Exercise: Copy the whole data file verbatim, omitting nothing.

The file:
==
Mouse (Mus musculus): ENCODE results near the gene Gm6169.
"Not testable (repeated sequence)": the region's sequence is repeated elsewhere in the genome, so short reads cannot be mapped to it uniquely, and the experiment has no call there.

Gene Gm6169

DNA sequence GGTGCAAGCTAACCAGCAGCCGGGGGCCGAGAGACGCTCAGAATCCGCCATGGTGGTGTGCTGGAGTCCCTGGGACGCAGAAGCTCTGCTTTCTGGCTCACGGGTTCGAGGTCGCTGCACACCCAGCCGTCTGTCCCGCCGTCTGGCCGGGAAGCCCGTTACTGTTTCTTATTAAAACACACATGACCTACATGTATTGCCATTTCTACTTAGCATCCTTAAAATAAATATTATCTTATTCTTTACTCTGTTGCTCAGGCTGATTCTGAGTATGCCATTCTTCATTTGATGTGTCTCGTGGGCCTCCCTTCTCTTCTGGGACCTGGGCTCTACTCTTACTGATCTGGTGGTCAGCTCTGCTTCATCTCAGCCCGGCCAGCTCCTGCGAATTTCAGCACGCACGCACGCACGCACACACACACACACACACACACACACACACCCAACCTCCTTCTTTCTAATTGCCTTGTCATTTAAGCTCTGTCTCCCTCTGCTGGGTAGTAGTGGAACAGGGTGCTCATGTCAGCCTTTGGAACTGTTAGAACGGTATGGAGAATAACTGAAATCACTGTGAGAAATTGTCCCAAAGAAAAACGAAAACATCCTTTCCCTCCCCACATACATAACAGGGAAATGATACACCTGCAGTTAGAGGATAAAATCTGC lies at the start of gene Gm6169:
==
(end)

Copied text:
Mouse (Mus musculus): ENCODE results near the gene Gm6169.
"Not testable (repeated sequence)": the region's sequence is repeated elsewhere in the genome, so short reads cannot be mapped to it uniquely, and the experiment has no call there.

Gene Gm6169

DNA sequence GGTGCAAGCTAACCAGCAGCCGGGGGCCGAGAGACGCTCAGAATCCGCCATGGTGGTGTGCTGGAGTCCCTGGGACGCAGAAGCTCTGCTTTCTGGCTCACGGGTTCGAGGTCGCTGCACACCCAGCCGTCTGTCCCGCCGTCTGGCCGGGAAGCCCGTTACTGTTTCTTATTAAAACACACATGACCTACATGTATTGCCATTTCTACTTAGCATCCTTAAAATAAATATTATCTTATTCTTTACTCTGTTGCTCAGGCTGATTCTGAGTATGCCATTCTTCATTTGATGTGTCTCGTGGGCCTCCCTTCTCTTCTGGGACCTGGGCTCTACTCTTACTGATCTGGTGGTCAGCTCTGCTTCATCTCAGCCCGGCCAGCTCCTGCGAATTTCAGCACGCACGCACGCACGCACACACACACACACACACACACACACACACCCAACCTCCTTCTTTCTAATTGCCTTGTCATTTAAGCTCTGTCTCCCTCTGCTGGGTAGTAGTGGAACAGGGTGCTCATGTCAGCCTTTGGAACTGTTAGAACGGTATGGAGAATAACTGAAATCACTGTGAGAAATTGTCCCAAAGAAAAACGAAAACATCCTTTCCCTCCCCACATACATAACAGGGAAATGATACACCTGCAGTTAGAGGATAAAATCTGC lies at the start of gene Gm6169: